We envisage a global society in which nobody suffers from diseases caused by poor sanitation, water or water quality. A world in which nobody needs to practice open defecation and nobody lacks access to safe and clean sanitation facilities and water supply. The European Initiative for Sanitation and Health, EuSAIN, advocates that Sanitation must be recognised by authorities as a priority issue. Good access to drinking water and sanitation promotes an educated and healthy workforce, which constitutes an essential factor for sustained economic growth. Clean, accessible water for all is an essential part of the world we want to live in. There is sufficient fresh water on the planet to achieve this, but still every year millions of people, most of them children, die from diseases associated with inadequate water supply, sanitation and hygiene.

Water cycle and sanitation operators and other stakeholders in water, sanitation and health services must cooperate and help each other to achieve universal access to sustainable services through not-for-profit peer support partnerships. EuSAIN supports stakeholders to build organisational, technical, financial and management capacities to provide sustainable, high-quality sanitation and water services for all and advance public health for people in cities and in rural areas.

Clean water and sanitation are at the core of liveable cities and resilient communities. Achieving SDG 6 is a precondition for achieving other Sustainable Development Goals and to achieve a life in dignity and prosperity for all. Human Rights are universal and EuSAIN will promote implementation of the human rights to water and sanitation in all countries and at all levels.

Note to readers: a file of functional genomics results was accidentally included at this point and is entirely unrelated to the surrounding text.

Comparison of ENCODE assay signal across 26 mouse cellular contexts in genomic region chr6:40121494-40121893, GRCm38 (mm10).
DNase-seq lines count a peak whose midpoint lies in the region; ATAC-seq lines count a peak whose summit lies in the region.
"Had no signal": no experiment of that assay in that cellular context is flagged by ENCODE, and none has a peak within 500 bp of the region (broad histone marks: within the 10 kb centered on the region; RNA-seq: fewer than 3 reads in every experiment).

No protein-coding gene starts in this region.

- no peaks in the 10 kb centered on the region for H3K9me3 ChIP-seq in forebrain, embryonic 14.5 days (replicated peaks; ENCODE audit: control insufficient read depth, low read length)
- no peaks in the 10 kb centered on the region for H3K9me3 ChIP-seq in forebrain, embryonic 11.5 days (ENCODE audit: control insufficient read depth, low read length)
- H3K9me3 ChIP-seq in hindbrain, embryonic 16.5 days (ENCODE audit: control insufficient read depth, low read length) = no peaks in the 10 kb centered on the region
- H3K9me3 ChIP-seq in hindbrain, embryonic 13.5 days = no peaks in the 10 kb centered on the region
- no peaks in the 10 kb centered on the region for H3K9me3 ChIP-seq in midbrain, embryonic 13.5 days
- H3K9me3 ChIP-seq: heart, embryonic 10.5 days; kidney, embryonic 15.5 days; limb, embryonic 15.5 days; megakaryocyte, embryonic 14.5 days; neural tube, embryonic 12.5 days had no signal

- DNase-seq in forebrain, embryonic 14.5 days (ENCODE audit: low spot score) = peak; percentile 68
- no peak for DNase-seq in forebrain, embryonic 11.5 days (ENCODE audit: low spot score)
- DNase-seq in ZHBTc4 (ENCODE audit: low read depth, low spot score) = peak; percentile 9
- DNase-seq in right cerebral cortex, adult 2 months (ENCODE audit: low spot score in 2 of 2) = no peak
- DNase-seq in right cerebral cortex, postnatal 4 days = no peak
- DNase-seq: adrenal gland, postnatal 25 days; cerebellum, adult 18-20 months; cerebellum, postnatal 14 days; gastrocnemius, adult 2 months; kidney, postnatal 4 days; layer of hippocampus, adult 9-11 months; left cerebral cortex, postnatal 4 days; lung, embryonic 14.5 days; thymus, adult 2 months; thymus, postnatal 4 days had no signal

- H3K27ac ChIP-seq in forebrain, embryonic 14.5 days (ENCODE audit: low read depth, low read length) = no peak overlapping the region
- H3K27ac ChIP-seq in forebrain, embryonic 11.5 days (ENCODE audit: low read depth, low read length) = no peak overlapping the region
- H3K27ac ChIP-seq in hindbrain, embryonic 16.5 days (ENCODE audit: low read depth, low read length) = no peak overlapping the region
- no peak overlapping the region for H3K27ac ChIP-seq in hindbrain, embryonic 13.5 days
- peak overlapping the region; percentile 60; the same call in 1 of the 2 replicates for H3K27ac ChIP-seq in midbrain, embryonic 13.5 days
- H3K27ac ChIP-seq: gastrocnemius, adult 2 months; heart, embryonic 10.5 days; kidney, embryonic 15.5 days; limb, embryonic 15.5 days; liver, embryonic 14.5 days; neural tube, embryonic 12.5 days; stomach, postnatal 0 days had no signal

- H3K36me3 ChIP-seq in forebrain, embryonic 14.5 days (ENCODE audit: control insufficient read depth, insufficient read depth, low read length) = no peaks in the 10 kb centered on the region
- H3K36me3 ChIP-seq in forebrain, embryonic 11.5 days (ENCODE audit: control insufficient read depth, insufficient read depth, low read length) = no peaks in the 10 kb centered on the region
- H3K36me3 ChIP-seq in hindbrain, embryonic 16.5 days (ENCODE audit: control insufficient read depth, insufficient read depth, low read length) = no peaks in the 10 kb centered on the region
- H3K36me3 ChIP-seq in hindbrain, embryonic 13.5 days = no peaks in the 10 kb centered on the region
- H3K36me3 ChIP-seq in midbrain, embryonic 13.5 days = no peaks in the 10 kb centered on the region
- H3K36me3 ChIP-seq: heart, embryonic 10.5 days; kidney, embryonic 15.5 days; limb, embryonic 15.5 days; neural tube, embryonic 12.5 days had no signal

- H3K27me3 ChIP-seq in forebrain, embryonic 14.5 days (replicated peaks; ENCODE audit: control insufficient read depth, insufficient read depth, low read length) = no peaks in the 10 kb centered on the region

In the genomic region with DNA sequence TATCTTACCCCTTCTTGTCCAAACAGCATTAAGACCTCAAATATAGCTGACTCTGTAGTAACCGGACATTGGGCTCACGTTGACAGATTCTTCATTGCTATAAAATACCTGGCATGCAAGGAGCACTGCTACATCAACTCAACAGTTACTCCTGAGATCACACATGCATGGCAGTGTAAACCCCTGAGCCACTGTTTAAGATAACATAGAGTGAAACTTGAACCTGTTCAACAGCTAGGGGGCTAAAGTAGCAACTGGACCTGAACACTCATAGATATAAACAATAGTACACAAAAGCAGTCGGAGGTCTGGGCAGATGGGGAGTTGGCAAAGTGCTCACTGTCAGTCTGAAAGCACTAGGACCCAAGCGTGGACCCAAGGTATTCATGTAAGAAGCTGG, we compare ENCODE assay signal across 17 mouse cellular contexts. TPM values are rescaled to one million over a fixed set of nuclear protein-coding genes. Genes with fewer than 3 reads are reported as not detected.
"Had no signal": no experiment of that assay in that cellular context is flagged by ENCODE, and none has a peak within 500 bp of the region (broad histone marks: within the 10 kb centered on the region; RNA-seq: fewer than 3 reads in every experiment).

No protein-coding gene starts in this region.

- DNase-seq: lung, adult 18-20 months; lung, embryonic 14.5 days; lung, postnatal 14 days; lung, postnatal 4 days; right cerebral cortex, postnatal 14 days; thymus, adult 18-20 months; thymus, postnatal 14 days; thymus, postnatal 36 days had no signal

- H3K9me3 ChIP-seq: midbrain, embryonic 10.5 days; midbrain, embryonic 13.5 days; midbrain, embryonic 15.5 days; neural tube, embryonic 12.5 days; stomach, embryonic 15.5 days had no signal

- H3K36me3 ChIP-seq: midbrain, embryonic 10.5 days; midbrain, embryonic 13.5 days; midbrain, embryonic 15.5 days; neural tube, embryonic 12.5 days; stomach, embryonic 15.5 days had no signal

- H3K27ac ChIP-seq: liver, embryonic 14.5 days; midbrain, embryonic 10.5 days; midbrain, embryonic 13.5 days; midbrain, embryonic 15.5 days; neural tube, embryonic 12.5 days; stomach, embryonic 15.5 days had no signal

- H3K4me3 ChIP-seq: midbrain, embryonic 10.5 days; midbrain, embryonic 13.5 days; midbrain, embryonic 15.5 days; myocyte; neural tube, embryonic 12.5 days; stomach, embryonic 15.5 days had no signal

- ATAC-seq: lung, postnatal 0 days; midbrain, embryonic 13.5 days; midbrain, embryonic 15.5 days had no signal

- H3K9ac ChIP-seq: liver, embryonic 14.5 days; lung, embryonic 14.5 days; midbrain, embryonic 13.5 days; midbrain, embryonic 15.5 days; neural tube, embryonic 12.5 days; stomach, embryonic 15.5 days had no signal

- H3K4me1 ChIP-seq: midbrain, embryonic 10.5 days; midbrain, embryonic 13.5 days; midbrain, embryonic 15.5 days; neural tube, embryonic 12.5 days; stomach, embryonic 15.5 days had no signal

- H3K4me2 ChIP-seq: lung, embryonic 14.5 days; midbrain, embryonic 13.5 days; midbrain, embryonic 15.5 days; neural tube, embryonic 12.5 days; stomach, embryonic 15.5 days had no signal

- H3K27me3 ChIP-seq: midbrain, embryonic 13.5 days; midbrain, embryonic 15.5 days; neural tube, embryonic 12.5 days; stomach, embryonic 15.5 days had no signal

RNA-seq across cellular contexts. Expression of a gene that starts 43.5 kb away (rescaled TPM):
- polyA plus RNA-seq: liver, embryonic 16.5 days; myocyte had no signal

Facts and figures

  • 2.6 billion people have gained access to improved drinking water sources since 1990, but 663 million people are still without.
  • At least 1.8 billion people globally use a source of drinking water that is fecally contaminated.
  • 2.4 billion people lack access to basic sanitation services, such as toilets or latrines.
  • More than 80 per cent of wastewater resulting from human activities is discharged into rivers or sea without any pollution removal.
  • Each day, nearly 1,000 children die due to preventable water and sanitation-related diarrhoeal diseases.

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